I replaced the stock hotend of the Fabtotum Personal Fabricator Hybrid Head v1 by an E3D Lite6 hotend (The full metal V6 should work the same way). In this post I describe the steps to remove the old hotend, get in the new hotend and the simple modifications to the firmware that were required.
I wanted to have a floating table of contents for my posts, but could not find any free plugin that allowed me to do so. Using a combination of plugins, I created a floating TOC myself, which is not perfect, but good enough.
The approach for creating feature-rich hiking maps described in my earlier post was limited in area, since it uses the Overpass API to download OSM data. The Overpass API has a restriction with regard to the amount of data downloadable in one go. In this post I describe a way to download a much larger area if needed, using the PBF files available from Geofrabrik and processing them with Osmosis.
The comment by Argus Nymus on my Media Center for German IPTV post made it clear that my approach with playlist filtering via web proxy was way too overengineered. For several reasons I needed to rebuild my media center anyhow, so it was time to simplify my approch, which I describe in some detail here.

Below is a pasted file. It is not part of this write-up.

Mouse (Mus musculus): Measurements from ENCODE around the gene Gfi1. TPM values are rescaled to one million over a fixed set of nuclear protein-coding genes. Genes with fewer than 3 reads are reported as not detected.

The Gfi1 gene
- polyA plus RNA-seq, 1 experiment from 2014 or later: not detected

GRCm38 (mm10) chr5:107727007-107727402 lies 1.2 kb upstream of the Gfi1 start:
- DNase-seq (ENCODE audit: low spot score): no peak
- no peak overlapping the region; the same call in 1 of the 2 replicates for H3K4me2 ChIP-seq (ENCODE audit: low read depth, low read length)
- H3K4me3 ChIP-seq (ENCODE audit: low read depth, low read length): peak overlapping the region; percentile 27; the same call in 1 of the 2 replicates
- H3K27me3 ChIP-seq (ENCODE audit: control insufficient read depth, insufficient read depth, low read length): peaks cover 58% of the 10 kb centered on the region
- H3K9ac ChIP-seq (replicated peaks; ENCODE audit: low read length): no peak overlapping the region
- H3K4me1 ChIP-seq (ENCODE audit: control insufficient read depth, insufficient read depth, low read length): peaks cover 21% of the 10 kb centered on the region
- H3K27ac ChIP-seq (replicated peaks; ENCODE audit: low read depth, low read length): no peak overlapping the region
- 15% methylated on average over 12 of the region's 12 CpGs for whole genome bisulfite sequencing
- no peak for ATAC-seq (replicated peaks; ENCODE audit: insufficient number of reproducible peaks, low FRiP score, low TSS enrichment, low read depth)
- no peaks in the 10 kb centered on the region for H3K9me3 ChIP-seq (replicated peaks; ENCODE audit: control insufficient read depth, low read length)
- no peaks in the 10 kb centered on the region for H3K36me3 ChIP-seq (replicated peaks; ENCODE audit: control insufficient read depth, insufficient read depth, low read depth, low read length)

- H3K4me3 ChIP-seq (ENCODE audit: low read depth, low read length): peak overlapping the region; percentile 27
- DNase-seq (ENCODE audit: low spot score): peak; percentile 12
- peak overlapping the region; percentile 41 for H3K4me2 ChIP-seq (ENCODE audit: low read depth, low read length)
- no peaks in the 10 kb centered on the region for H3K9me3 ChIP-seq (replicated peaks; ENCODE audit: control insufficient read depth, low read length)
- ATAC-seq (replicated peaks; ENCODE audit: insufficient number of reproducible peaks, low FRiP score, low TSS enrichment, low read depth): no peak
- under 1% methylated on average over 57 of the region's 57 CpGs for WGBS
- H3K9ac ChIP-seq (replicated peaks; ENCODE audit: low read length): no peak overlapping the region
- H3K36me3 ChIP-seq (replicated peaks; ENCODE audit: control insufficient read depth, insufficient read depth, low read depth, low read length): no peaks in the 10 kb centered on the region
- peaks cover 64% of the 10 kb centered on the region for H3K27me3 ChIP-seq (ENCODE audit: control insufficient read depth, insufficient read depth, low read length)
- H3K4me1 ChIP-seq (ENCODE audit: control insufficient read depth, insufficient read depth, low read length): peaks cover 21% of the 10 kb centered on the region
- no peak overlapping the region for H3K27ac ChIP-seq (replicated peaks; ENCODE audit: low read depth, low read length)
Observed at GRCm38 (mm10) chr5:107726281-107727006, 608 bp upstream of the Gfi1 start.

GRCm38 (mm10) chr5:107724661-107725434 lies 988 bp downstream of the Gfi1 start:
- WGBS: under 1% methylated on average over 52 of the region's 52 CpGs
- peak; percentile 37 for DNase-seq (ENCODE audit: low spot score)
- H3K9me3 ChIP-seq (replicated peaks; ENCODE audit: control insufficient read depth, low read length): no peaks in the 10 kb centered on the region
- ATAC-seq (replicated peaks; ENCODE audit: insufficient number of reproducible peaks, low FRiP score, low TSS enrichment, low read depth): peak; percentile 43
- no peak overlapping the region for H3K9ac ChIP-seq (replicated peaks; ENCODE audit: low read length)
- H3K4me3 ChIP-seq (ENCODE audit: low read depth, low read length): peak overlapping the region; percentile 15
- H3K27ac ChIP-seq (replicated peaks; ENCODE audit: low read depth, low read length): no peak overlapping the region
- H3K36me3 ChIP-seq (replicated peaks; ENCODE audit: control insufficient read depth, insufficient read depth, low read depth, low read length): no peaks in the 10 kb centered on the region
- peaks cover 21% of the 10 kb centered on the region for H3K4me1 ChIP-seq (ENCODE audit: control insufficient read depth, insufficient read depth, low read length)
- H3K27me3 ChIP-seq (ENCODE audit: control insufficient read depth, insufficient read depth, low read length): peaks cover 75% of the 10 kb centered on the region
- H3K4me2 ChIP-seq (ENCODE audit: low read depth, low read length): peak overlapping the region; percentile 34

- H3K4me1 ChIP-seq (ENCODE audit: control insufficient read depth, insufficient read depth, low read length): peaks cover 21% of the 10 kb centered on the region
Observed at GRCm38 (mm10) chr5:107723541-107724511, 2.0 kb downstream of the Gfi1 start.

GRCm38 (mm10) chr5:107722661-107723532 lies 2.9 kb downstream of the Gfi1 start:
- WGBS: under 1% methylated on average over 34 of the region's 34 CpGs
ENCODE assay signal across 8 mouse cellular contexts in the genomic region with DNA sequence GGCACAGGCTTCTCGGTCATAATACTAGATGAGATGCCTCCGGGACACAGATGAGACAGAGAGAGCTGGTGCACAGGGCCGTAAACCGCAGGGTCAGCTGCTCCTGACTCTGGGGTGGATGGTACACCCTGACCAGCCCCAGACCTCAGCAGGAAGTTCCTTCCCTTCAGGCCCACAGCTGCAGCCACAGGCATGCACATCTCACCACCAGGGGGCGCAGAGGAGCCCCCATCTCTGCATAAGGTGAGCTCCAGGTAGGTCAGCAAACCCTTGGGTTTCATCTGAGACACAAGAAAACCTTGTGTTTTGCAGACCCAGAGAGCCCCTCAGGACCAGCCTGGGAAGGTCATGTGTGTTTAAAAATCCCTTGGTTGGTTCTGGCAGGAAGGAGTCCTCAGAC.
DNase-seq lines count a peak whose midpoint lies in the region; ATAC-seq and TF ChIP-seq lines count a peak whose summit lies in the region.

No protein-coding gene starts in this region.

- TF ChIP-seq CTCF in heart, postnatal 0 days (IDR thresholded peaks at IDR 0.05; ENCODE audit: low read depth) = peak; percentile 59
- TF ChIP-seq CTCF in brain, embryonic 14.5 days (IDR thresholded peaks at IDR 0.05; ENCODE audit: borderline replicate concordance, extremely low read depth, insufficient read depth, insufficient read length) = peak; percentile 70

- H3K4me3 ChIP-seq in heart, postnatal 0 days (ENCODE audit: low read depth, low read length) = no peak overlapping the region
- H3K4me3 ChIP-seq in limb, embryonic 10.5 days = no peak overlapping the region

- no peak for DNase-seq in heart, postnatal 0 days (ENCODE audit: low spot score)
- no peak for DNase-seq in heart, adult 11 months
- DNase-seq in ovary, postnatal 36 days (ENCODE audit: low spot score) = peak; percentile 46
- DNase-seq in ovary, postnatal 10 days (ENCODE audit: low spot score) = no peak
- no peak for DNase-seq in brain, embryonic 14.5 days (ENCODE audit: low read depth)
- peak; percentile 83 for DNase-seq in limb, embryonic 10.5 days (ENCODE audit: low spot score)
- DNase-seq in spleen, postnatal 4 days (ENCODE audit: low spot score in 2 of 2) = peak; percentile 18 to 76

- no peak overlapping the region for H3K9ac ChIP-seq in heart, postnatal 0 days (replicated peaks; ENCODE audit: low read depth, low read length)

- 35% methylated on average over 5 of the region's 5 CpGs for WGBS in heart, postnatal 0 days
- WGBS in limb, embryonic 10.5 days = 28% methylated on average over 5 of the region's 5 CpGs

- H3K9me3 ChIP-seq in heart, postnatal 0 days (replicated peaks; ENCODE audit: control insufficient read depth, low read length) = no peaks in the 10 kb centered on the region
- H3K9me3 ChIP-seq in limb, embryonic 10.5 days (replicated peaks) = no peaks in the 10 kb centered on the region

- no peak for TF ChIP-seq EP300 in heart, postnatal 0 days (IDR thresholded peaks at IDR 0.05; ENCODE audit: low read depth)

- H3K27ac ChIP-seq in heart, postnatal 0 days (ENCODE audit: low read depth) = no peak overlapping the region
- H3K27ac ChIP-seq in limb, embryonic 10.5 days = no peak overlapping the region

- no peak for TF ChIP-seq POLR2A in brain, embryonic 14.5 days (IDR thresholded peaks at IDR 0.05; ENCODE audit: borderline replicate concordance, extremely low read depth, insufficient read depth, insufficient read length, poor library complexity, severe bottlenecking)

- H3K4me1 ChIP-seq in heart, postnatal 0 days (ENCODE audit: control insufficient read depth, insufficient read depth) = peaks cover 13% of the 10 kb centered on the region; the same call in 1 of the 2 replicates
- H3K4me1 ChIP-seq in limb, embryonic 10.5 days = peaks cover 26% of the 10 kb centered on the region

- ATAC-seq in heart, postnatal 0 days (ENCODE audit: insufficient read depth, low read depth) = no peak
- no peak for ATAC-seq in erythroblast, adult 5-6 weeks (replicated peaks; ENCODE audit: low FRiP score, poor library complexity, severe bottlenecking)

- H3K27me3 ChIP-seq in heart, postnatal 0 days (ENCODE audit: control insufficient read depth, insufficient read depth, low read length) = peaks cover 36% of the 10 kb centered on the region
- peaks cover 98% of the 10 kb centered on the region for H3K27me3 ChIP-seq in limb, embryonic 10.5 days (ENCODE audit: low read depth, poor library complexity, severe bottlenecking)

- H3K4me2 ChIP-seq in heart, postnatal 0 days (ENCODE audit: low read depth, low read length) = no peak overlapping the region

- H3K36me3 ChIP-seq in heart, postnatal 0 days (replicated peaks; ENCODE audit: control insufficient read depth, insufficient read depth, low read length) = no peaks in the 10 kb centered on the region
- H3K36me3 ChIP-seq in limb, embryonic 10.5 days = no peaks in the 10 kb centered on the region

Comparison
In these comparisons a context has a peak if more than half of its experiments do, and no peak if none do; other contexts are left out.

The installation of my fuel cell heating required a bi-directional power meter. Bonn Netz, my local power network provider, uses meters of type EasyMeter Q3M which have two infrared interfaces: A bidirectional D0 interface, and a read-only info interface. I use the info interface (INFO-DSS) to read out power consumption and production of the three phases. For this, I built an optical interface, a 3D printed housing for it, and use the UART of a Raspberry Pi with python to get the values.
This post describes how to set up IPv6 with Edgerouter X (and supposedly any EdgeOS device) in interplay with the infameous Technicolor TC7200 cable modem as provided by Unitymedia in Germany, using prefix delegation to advertise valid IPv6 addresses into the LAN. This guide shows how to configure settings via GUI instead of CLI.
While Raspberry Pi with xbian is already a versatile media center, I’m not 100% satisfied with everything. And, with the advent of H.265/HEVC as German DVB-T2 standard, the technical requirements have outrun the current offerings of the Raspberry Foundation. So I decided to migrate my Kodi media center to brand-new Libre Computer’s Le Potato board with LibreELEC, and here are the steps to do so, starting from the xbian media center described in an earlier blog post.
I want to integrate my new Viessmann Vitovalor 300-P fuel cell heating into my home automation. For this, I use the Optolink interface, vcontrold from the openv community, and create my own configuration files from several sources.
In this post I show how to create useful hiking maps by merging OpenStreetMap data with the usually excellent official maps of the cartographic offices of Germany and several other countries. Using MOBAC and Maperitive, a transparent layer containing POIs, landscape features and elevation information is generated from OSM data and then overlayed on the official maps. Also, mapsources for OruxMaps are derived for the various countries.
For a small project I used the ATmega328P MCU – and then the small project somewhat exploded and I needed more and more I/O-Pins. Suddenly all but the PB6 and PB7 pins were in use, and I needed exactly two more…